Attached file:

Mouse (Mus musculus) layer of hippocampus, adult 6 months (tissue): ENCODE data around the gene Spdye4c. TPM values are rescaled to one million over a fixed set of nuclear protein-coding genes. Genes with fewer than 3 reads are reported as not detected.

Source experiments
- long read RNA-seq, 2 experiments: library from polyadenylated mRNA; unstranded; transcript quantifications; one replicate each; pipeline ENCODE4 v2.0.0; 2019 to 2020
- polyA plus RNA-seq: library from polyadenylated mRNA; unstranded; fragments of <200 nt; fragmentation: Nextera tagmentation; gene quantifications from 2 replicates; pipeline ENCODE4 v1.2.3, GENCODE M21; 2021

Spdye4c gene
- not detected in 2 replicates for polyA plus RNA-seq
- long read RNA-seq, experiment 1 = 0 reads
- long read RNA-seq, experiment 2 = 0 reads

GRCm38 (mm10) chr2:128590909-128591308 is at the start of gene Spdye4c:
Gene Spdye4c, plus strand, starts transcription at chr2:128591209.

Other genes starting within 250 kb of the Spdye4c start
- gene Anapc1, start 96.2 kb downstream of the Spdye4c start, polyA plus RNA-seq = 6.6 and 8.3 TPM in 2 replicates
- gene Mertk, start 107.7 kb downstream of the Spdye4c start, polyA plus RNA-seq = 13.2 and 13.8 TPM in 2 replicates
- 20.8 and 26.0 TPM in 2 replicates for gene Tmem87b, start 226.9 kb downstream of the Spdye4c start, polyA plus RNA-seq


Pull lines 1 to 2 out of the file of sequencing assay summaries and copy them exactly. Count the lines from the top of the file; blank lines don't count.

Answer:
Mouse (Mus musculus) layer of hippocampus, adult 6 months (tissue): ENCODE data around the gene Spdye4c. TPM values are rescaled to one million over a fixed set of nuclear protein-coding genes. Genes with fewer than 3 reads are reported as not detected.

Source experiments